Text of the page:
Social Sharing Is Now Sports Marketing’s Most Important Currency | Adweek Social Sharing Is Now Sports Marketing’s Most Important Currency | Adweek
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Social Sharing Has Become the Biggest Thing in Sports Marketing

Will digitally connected game experiences be next?

Sports sponsorship is big business. The cash investment —before a brand even activates the sponsorship—is under more scrutiny than ever in corporate boardrooms as shareholders look to drive sales through these partnerships. The aggressive demand for accountability is on the rise.

Illustration: Gluekit

What most brands and agencies don’t know, or don’t act on, is that sponsorship is a new game now, one most are playing by old rules. If you are still slapping logos on stadium signage and hoping that counts as “unique impressions,” you’ve got a problem.

This isn’t unique to sports. In many areas of marketing, people are keeping score using old point systems. But for sports, the new ROI is not getting the most media for your money. The real priority for brands should be engaging fan participation in their sponsorships by creating ownable, measurable experiences. And the technology that exists today means we have no excuse not to live up to that ambition.

In fact, the trend just waiting to be explored is digitally connected experiences at sports events. Shares, Likes and experience measurement are the new sponsorship currency and priority for brands and fans.

So from the perspective of fans looking to get closer to what they love and from the viewpoint of brands under pressure to justify their multimillion-dollar spends with something beyond an impressions figure, what will these new experiences look like?

The new lightning in a bottle for sports sponsorship is harnessing technology that can track each fan’s engagement through the course of activation. From RFID (radio-frequency identification) wristbands to QR codes on bracelets, to Facebook logins that capture fan data, brands need to know the whole story. And the cool part is that the means to connect those dots is actually here.

We’re seeing high-profile examples of early traction, and, no surprise, Nike is at the forefront. Recently the brand used QR-code wristbands to track fan engagement at its digital pre-World Cup soccer experience in New York. Through its technology, Nike captures data about every single attendee to the soccer experience and can market thoughtfully to attendees, post-experience.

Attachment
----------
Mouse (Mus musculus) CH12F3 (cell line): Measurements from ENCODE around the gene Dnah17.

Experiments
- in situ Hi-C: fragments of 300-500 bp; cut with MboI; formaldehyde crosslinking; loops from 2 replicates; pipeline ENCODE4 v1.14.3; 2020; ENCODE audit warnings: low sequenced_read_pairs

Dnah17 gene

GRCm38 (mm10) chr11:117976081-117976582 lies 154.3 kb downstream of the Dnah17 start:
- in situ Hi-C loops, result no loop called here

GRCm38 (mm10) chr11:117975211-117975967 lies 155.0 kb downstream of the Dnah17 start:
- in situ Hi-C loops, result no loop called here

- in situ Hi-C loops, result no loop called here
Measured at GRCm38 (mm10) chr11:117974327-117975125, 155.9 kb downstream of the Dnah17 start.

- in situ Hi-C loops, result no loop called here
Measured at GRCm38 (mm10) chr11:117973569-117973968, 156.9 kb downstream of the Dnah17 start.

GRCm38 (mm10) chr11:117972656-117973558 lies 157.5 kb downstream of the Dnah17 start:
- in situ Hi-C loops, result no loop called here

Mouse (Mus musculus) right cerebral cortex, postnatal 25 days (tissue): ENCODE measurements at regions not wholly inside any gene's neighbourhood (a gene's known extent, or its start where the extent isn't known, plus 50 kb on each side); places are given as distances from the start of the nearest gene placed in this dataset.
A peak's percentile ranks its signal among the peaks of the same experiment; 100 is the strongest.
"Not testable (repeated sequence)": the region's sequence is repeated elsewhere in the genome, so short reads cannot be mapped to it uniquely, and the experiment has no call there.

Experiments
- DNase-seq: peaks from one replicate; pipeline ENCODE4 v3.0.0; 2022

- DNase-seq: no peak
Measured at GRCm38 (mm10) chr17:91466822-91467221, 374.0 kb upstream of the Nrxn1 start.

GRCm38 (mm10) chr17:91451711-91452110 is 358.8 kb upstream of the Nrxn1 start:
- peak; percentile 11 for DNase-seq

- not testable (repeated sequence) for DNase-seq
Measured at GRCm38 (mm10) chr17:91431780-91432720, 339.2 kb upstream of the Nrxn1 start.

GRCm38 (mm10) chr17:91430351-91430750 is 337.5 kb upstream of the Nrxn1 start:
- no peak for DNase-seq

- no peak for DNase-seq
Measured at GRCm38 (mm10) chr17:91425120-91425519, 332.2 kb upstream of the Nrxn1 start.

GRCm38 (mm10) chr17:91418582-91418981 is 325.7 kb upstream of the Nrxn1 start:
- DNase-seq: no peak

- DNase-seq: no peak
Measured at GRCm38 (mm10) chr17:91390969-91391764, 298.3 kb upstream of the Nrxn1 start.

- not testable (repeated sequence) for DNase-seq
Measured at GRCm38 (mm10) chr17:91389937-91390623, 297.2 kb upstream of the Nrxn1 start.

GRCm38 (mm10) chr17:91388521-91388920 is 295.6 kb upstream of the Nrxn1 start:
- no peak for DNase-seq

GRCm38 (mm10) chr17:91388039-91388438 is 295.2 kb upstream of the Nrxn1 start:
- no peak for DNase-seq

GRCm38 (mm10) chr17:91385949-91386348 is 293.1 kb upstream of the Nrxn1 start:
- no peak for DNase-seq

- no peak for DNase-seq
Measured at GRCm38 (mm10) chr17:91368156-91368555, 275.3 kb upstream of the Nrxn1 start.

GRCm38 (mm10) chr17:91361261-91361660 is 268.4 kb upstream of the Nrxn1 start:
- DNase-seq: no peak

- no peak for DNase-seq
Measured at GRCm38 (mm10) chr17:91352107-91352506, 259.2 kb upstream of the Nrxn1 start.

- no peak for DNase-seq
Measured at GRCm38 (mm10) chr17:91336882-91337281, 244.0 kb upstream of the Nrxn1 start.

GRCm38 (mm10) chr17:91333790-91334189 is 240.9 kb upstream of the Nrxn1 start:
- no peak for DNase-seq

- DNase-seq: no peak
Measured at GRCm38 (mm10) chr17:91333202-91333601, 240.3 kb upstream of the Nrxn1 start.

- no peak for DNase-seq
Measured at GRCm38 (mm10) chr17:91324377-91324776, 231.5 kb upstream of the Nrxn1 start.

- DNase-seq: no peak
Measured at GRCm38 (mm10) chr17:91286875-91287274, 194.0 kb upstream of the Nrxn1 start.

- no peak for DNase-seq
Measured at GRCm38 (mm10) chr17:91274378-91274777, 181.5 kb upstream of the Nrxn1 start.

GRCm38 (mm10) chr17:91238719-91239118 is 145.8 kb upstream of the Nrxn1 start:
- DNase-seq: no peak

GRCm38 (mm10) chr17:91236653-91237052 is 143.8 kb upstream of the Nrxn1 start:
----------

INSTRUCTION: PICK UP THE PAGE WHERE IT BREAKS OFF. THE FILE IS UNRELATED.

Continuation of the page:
Likewise, Verizon leveraged fan data during this past Super Bowl, sponsoring the Fan Zone on Super Bowl Boulevard. Touting its NFL Now streaming app, Verizon personalized each fan’s interests: fans indicated their favorite team, fantasy players and which videos they like/dislike. Content then dynamically personalized each user’s experience with news, analysis and highlights. Verizon got it right—harnessing the data narrative of every single point of the consumer experience in an effort to give fans the ultimate experience.

Want to elevate your sponsorships, experience and sales? Here’s a new playbook to consider.

The old model prioritized scaled reach and “eyeballs,” with consumer value as a by-product. But consumer value is the priority, so start there and see how your sponsorship can provide it at scale. People and their behaviors are more sophisticated than ever, but that’s an amazing challenge. Make it your goal to improve the attendee experience. Give personal memories instead of mass messaging.

Also be actively respectful of fans and their space. This ushers in a whole new world of uncharted territory for sports marketers, regarding privacy. Do fans feel like Big Brother is watching? Revisit privacy policies. Actively tackle these elephants, instead of relying on assumptions.

It is also key to remember that mass exposure isn’t your goal anymore, but mass engagement might be. Determine the few, important goals you want to achieve; decide how you expect success to look; and measure specifically for that success.

Finally, explore technology opportunities through the lens of whether they measure your new goals and desired fan behaviors; whether people will enjoy interacting with them; and whether they will give brands the full fan storyline, to inspire better work down the road. It’s not tech for the sake of tech; it’s about understanding a story, then making it better.

If you’re a brand, get excited about the answers and results you’ve always wanted from your sponsorships. If you’re a fan, get ready to enjoy sports more—on your terms. Game on.

Hallie Johnston (@halliemass) is vp, group account director of sports sponsorships at Momentum Worldwide.

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